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Using Peano Axioms I have formalized the following:

  1. x is the square of an odd prime number

  2. For some odd prime number x' , x is its square

  3. IF x is some odd prime number, THEN x is the square of x'

  4. IF x' is some odd number AND x' is some prime, THEN x is the square of x'

  5. [x' is some odd number AND x is some prime]x is the square of x'

  6. [~[x' is some odd number]~~[x' is some prime]~]x is the square of x'

  7. [~[~∀x'~~∀x''~~x'=(SS0*x'')]~~[x' is some prime]~]x is the square of x'

  8. [~[~∀x'~~∀x''~~x'=(SS0*x'')]~~[~[~∀x'~∀x''∀x'''~x'=(SSx''*SSx''')]∀x''~x'=SSx'']~]x is the square of x'

  9. [~[~∀x'~~∀x''~~x'=(SS0*x'')]~~[~[~∀x'~∀x''∀x'''~x'=(SSx''*SSx''')]∀x''~x'=SSx'']~]∀x'x=(x'*x')

Any input regarding my formalization process is much appreciated. Please note that I am limited to using only the symbols above.

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  • $\begingroup$ What are all these tildes (~)? I can't even read your attempted formulas. $\endgroup$ – BrianO Dec 14 '15 at 17:10
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    $\begingroup$ 3,4 are completely different statements than 1,2 $\endgroup$ – Hagen von Eitzen Dec 14 '15 at 17:10
  • $\begingroup$ Tilde (~) are negation, i.e. "it is not the case that...". @HagenvonEitzen, could you please write it in the correct form? Is 5,...,9 also wrong? $\endgroup$ – litmus Dec 14 '15 at 17:14
  • $\begingroup$ @litmus I can't say much about 5,...,9 because I'm still guessing about the interpretation of $[p]q$ (is that $p\to q$?) and why the negation symbol seems to be both pre- and appended. But I'm quite confident that 5,...9 do not encode the natural language statement 1. - Is there any (online?) reference for your notation? $\endgroup$ – Hagen von Eitzen Dec 14 '15 at 17:17
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    $\begingroup$ Several issues: $x$ is free in 1 (and 2), but is not free in 3 (if I interprete the "some" correctly), or it is simply a completely different property. Compare "Jack is the father of a red-head girl" with "If Jack is a red-head girl then he is the father of George" $\endgroup$ – Hagen von Eitzen Dec 14 '15 at 17:30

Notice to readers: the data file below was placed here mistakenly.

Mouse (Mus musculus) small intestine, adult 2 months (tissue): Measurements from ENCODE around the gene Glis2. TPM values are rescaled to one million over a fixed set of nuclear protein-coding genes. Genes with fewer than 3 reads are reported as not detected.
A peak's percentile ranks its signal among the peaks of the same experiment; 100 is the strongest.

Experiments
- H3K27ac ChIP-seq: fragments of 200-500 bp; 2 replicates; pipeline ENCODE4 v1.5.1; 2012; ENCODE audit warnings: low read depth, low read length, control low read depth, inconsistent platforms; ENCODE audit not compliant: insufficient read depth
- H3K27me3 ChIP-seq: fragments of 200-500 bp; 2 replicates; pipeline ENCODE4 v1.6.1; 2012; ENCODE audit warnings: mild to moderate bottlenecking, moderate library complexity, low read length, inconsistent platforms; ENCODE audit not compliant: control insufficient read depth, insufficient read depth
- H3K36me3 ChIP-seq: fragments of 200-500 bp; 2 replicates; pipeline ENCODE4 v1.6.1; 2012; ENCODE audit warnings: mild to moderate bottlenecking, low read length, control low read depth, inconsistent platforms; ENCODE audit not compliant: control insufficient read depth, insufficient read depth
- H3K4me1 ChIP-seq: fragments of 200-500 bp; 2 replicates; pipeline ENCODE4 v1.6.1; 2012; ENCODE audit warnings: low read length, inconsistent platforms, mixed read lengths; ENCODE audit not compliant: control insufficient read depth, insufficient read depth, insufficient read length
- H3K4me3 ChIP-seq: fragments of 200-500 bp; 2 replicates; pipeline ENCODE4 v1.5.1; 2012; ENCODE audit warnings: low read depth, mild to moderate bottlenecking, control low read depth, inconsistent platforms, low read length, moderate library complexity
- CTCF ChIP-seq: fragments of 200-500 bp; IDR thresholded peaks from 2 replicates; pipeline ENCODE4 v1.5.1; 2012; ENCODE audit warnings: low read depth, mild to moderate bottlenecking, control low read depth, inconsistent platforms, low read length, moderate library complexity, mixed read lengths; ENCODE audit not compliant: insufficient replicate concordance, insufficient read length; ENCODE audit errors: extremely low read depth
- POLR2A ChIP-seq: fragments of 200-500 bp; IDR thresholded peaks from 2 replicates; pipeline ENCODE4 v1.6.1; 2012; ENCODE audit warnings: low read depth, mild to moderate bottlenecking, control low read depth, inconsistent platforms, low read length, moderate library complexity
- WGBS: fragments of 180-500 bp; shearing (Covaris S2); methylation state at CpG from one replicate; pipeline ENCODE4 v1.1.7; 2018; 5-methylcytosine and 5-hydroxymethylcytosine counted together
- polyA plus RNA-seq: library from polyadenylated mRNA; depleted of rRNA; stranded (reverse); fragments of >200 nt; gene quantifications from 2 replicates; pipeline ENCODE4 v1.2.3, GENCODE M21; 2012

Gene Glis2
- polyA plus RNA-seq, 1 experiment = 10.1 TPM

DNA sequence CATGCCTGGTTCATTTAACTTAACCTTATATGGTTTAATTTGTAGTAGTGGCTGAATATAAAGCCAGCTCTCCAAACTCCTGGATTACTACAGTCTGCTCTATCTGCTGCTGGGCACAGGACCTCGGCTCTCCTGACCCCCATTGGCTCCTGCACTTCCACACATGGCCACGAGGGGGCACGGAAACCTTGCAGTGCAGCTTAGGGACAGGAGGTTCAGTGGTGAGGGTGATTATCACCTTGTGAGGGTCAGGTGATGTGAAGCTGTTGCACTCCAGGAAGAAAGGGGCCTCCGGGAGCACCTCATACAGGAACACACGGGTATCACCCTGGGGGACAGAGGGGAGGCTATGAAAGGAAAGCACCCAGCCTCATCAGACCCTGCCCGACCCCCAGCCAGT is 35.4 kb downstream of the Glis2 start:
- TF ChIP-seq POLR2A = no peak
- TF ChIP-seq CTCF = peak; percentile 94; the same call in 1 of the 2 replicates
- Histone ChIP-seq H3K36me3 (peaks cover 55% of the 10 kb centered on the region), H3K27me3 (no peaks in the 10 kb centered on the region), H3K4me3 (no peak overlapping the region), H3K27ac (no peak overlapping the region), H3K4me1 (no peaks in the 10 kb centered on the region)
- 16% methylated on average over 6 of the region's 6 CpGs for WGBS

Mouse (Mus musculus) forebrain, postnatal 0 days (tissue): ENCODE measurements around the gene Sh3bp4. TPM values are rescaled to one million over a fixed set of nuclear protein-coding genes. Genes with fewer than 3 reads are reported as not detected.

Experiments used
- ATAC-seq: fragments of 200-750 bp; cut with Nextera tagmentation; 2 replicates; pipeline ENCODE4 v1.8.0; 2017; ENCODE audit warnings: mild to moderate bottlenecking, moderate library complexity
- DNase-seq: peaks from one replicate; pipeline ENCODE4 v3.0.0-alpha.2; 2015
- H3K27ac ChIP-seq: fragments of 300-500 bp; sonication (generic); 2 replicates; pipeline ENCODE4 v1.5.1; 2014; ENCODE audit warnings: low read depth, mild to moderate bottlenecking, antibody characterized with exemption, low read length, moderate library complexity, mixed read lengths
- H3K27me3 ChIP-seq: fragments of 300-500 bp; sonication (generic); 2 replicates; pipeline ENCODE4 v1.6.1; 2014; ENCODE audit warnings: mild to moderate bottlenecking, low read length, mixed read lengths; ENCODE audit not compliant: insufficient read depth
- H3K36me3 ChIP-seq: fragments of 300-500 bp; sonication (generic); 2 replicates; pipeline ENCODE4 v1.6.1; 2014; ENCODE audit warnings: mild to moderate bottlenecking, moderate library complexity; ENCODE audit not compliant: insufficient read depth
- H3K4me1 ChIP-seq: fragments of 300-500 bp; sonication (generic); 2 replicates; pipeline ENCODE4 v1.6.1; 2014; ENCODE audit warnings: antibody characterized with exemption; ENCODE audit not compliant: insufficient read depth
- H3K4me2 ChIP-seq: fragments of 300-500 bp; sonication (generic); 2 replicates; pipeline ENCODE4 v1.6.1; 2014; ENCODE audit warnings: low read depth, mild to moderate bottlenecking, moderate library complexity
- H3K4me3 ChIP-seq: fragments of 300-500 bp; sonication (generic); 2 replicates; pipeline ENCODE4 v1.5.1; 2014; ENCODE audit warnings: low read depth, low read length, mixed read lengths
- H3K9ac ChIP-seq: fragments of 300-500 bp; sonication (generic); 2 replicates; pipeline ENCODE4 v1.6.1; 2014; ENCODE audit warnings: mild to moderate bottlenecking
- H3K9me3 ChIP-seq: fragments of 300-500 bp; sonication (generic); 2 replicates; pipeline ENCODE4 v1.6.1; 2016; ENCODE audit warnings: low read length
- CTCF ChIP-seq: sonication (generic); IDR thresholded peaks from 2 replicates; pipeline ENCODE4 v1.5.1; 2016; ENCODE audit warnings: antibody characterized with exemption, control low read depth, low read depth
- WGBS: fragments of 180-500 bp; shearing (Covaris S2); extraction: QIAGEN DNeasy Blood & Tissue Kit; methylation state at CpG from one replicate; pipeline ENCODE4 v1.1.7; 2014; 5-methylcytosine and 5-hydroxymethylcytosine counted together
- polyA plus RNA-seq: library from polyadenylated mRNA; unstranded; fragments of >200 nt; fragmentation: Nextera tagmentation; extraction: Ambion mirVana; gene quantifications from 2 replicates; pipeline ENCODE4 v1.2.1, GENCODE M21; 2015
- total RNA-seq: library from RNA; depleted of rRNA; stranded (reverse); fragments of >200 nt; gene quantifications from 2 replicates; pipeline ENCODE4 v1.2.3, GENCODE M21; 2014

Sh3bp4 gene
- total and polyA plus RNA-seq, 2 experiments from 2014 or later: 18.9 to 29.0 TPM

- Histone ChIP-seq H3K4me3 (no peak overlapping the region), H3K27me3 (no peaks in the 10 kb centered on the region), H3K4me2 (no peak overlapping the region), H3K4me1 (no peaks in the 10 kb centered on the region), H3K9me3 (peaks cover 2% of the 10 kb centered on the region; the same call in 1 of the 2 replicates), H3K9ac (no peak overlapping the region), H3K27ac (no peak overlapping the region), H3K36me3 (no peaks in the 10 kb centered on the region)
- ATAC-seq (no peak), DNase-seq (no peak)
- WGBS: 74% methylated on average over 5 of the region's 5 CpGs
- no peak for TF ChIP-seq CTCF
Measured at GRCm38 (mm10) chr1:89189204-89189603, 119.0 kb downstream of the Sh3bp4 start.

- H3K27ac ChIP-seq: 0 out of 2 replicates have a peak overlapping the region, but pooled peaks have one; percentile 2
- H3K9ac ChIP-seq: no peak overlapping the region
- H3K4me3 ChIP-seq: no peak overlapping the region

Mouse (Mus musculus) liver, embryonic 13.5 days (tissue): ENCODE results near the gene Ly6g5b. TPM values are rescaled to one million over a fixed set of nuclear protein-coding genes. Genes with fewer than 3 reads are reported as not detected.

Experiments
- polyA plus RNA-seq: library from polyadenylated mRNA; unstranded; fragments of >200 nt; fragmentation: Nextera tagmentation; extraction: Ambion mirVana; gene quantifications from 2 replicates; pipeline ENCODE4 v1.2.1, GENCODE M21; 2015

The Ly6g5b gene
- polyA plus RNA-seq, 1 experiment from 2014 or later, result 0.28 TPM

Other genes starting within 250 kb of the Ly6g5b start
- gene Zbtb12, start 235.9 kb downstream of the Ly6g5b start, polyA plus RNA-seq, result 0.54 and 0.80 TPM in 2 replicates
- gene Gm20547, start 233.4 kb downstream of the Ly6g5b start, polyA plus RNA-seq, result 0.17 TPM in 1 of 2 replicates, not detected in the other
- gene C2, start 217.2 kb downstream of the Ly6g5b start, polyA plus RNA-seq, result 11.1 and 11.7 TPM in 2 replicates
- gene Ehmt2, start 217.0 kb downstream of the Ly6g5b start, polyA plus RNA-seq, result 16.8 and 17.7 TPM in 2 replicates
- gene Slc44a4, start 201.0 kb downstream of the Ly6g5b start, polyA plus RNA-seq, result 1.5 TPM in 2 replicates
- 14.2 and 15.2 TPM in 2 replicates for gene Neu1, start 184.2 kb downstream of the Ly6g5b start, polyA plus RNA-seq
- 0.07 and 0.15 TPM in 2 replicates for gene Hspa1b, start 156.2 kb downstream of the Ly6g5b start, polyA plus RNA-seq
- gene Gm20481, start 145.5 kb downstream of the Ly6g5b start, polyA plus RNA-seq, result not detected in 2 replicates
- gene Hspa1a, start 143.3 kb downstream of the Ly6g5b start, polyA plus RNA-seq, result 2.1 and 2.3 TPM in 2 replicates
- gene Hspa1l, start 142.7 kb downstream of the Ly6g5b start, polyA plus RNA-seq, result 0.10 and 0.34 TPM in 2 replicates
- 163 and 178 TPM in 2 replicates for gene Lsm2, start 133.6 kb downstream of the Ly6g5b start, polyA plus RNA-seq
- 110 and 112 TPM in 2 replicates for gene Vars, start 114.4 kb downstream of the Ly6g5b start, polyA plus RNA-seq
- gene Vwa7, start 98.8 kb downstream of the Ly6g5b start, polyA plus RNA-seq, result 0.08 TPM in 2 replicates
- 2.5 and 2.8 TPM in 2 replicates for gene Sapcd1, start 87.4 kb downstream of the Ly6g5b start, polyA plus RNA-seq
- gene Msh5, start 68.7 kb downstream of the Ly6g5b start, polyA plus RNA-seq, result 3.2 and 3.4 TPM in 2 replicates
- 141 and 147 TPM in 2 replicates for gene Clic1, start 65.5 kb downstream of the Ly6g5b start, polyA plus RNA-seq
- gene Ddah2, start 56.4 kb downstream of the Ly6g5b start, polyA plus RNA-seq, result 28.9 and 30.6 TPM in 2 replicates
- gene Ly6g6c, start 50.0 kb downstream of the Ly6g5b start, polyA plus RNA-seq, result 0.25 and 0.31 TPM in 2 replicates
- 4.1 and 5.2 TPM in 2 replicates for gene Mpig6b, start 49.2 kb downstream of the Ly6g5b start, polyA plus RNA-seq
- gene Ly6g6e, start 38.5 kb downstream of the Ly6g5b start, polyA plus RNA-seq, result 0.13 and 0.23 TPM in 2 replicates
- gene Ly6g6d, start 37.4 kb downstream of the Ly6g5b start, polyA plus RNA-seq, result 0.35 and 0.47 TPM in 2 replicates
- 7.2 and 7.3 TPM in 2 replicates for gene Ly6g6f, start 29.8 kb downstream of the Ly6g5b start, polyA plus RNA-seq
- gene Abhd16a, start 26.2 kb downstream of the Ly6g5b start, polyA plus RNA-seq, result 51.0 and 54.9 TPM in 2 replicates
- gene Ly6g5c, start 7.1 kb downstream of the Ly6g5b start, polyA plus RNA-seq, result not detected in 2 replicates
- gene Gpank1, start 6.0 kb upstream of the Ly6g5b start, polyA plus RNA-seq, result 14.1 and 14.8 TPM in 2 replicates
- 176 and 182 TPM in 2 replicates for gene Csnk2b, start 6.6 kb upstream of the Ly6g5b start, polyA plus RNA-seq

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Hint

In otder to symbolize "x is the square of an odd prime number" we have to start from :

"$\text {there exists } y \text{ such that : } (\text { prime}(y) \text{ and } \text{odd}(y) \text{ and } x=y^2)$".

Assuming that you have only the universal quantifier $\forall$, we have to use : $\sim \forall y \sim$ for the existential one.

Then, you have to proceed step-by-step.

For example :

$\text{odd}(y)$ is : $\sim \forall z \sim \ (y=z*SS0+S0)$.

And :

$\text{prime}(y)$ is : $\sim (y = S0) \land ∀z \ ∀w \ (y=z*w \to (z = S0 \lor w = S0))$.

The trick now is to remove the unwanted connective.

We have that $p \lor q$ is $\sim p \to q$, and thus we get :

$\text{prime}(y)$ is : $\sim (y = S0) \land ∀z \ ∀w \ (y=z*w \to (\sim (z = S0) \to (w = S0)))$.

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  • $\begingroup$ Thank you! In this context what does the implication arrow (→) do, and how can I rewrite the statement without it? (It is not included at all in my material.) $\endgroup$ – litmus Dec 15 '15 at 9:24
  • $\begingroup$ @litmus - it seems to me that Hagen has already answered to you : $p \to q$ is (in your formalization) : $[p]q$. $\endgroup$ – Mauro ALLEGRANZA Dec 15 '15 at 10:08
  • $\begingroup$ My bad, sorry, I totally overlooked that. $\endgroup$ – litmus Dec 15 '15 at 10:10
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Too long for a comment.

I try to determine what your formal system looks like. I guess that well-formed formulae are guided by the following grammar:

$$\begin{align} \text{wff}&\to [\ \text{wff}\ ]\ \text{wff}\\ \text{wff}&\to {\sim}\ \text{wff}\ {\sim}\\ \text{wff}&\to \forall\ \text{var}\ \text{wff}\\ \text{wff}&\to \text{expr}\ =\ \text{expr}\\ \text{var}&\to \text{var}\ '\\ \text{var}&\to x\\ \text{expr}&\to (\ \text{expr}\ \cdot \ \text{expr}\ )\\ \text{expr}&\to (\ \text{expr}\ + \ \text{expr}\ )\\ \text{expr}&\to S\,\text{expr}\\ \text{expr}&\to \text{var}\\ \text{expr}&\to 0 \end{align}$$ and all of these have their usual interpretation, except the first two unusual notations: $[p]q$ denoted implication, i.e., $[p]q$ is true except when $p$ is true and $q$ is false (usually written as $p\to q$); and ${\sim}p{\sim}$ denotes negation, i.e., ${\sim}p{\sim}$ is true if $p$ is false and vice versa. To be more precise, one should specify the rules of inference that can be applied; also some more care would be required for the use of variables (bound, free).

Alas, if my assumptions can be confirmed as correct (which I am not sure of because the patterns I thought to have discovered do not match all examples in the OP) I could continue and elaborate how to express the desired property using this formalism.

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  • $\begingroup$ Thank you for your effort @HagenvonEitzen! I understand that it is hard to help without the source, may I email you the PDF file that I am using? $\endgroup$ – litmus Dec 14 '15 at 18:13

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